The Martin Archives (Book)
By Phil O'Keefe |
The Martin Archives
A Scrapbook of Treasures from the World's Foremost Acoustic Guitar Maker
by Phil O'Keefe
C.F. Martin and Company have been one of the world's most famous and popular guitar manufacturers for ages. In the minds of many players and members of the public at large, mention "acoustic guitar" and the image that comes to mind is that of a flattop dreadnought - a guitar design that originated with Martin. In fact, Martin is the oldest guitar manufacturer in the USA, with the origins of the company dating back to 1833. In the book The Martin Archives, the authors take us along for a rare behind the scenes look at the company's storied history.
What You Need To Know
- The Martin Archives was written by Jim Washburn along with Martin archivist Dick Boak, and it draws heavily on the 700,000 items in the rich Martin historical archives, including items that were stored in Martin's attics and vaults for decades and only recently rediscovered.
- The book's foreword was written by Graham Nash.
- True to the subtitle, The Martin Archives is laid out in scrapbook form, with multiple historical photos, records and other documents laid out liberally throughout the book. Many of the pictures are in color.
- The text covers the history of Martin from Christian Frederick's apprenticeship under Johann Georg Stauffer in Vienna Austria to his arrival in the US, where he opened a combination music store and production shop in New York. It also goes on to cover the move to Nazareth Pennsylvania in 1838 and Martin's long history there. In fact, as you'll discover in the book, the company remains family owned and operated up to the present day; the current CEO is C.F. Martin IV, the founder's great-great-great grandson, and the company is still based in Nazareth.
- The Martin Archives covers not only the Martin guitar models and the history of the company and the Martin family, but like any good scrapbook it covers the times - the Martin era, as well as the "family friends" - the people who used the instruments Martin built. If it feels like you're reading a music-centric book on American history, that's in no small part due to the fact that Martin has been around for so much of American history.
- Also in keeping with the "scrapbook" concept, The Martin Archives contains several envelopes and pockets that are filled with reproductions of historical catalogs, post cards, hang tags, cancelled checks, letters from musicians and much more.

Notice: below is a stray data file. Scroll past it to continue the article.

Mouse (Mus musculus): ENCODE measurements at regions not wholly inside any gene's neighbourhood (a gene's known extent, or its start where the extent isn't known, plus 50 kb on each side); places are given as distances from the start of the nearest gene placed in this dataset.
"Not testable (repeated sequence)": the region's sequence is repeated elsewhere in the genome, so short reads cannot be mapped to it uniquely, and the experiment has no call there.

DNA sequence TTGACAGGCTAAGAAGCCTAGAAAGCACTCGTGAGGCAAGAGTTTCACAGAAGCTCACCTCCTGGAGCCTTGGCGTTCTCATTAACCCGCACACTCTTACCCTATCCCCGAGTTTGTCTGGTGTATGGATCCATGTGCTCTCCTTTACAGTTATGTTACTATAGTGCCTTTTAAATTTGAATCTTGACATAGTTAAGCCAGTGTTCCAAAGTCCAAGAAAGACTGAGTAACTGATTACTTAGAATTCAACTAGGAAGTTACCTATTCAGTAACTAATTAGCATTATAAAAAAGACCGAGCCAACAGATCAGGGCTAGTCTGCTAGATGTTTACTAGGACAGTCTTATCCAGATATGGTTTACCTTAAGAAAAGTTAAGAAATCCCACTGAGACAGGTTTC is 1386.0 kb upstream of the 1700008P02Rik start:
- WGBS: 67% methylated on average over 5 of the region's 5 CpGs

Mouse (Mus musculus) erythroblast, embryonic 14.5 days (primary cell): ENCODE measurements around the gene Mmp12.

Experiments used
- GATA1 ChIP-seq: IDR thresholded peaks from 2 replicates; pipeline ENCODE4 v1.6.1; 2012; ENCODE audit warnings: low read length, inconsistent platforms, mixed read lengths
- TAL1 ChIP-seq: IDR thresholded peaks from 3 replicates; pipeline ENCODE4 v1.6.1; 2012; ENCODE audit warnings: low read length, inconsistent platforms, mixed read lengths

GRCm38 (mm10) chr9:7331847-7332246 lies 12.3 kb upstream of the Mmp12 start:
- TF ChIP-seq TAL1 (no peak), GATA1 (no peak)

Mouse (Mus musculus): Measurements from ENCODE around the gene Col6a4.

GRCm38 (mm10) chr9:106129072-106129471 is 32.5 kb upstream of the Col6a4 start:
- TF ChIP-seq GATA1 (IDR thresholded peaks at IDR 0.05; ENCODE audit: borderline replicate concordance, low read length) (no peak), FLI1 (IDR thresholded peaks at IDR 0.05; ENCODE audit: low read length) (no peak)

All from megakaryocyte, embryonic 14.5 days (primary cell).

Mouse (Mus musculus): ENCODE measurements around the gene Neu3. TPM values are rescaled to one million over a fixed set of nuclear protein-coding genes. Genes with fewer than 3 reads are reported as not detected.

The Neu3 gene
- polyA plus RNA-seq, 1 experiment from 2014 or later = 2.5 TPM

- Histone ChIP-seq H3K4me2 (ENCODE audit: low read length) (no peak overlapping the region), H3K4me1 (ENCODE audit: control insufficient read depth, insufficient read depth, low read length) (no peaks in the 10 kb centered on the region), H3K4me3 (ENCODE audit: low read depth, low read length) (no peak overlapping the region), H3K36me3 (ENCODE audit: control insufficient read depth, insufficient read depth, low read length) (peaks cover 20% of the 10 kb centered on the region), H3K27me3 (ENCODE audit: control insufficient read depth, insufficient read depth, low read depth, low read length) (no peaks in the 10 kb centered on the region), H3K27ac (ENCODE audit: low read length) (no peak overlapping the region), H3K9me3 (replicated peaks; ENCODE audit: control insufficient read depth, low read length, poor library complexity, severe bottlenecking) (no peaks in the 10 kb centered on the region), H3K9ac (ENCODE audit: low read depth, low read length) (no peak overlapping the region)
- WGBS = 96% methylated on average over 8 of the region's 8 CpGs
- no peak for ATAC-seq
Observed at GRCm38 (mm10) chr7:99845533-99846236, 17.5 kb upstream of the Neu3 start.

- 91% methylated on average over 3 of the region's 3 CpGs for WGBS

- No definitive listing of every single Martin model ever made and their serial numbers is included.
- The type is fairly small, which means that they can put a lot of information into a relatively modest page count, but it can be a bit difficult to read if you have the eyesight of a middle-aged person.
- There is so much presented to the reader that it can come across as a bit visually overwhelming at times, but this is due to the sheer wealth of information in the Martin archives. A book of this size can't get into everything that happened over the nearly 200 years Martin has been in business, but it's amazing how much they have managed to cover.
With nearly two centuries of history and over two million guitars built, Martin holds a unique place in the musical instrument world. If you're interested in the history of guitar making in the United States, this book is a must-have. Likewise, if you're a fan of Martin guitars, this would make an excellent coffee table or music room book for you. Don't let the price tag and relatively low page count put you off - there is a ton of information here that's sure to keep Martin aficionados happily occupied for hours on end, and the extra goodies in the various envelopes and pouches add even more value to this very well-assembled and historically rich package. -HC-
The Martin Archives ($45.00 MSRP)
The publisher's product web page
The Martin Archives
Hardcover 12" x 9"
November 15 2016
You can purchase The Martin Archives from:
Directly from Backwing
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Phil O'Keefe is a multi-instrumentalist, recording engineer / producer and the Senior Editor of Harmony Central. He has engineered, produced and performed on countless recording sessions in a diverse range of styles, with artists such as Alien Ant Farm, Jules Day, Voodoo Glow Skulls, John McGill, Michael Knott and Alexa's Wish. He is a former featured monthly columnist for EQ magazine, and his articles and product reviews have also appeared in Keyboard, Electronic Musician and Guitar Player magazines.